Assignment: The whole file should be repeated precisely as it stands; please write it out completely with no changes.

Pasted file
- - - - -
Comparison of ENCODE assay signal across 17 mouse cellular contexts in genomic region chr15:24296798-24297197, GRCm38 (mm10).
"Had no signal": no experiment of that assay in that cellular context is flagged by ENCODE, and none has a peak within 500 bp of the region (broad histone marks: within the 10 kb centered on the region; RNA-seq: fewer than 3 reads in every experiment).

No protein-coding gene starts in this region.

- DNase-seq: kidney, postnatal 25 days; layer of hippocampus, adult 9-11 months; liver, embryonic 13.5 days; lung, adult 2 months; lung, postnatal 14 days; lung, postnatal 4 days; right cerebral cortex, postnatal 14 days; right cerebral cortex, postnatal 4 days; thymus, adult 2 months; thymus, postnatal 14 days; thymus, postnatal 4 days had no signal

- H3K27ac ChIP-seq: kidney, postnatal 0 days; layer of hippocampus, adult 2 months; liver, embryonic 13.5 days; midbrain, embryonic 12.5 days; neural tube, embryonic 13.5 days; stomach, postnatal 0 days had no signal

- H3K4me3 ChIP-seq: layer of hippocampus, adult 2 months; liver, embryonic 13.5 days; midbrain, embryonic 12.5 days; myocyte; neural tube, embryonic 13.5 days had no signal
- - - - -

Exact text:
Comparison of ENCODE assay signal across 17 mouse cellular contexts in genomic region chr15:24296798-24297197, GRCm38 (mm10).
"Had no signal": no experiment of that assay in that cellular context is flagged by ENCODE, and none has a peak within 500 bp of the region (broad histone marks: within the 10 kb centered on the region; RNA-seq: fewer than 3 reads in every experiment).

No protein-coding gene starts in this region.

- DNase-seq: kidney, postnatal 25 days; layer of hippocampus, adult 9-11 months; liver, embryonic 13.5 days; lung, adult 2 months; lung, postnatal 14 days; lung, postnatal 4 days; right cerebral cortex, postnatal 14 days; right cerebral cortex, postnatal 4 days; thymus, adult 2 months; thymus, postnatal 14 days; thymus, postnatal 4 days had no signal

- H3K27ac ChIP-seq: kidney, postnatal 0 days; layer of hippocampus, adult 2 months; liver, embryonic 13.5 days; midbrain, embryonic 12.5 days; neural tube, embryonic 13.5 days; stomach, postnatal 0 days had no signal

- H3K4me3 ChIP-seq: layer of hippocampus, adult 2 months; liver, embryonic 13.5 days; midbrain, embryonic 12.5 days; myocyte; neural tube, embryonic 13.5 days had no signal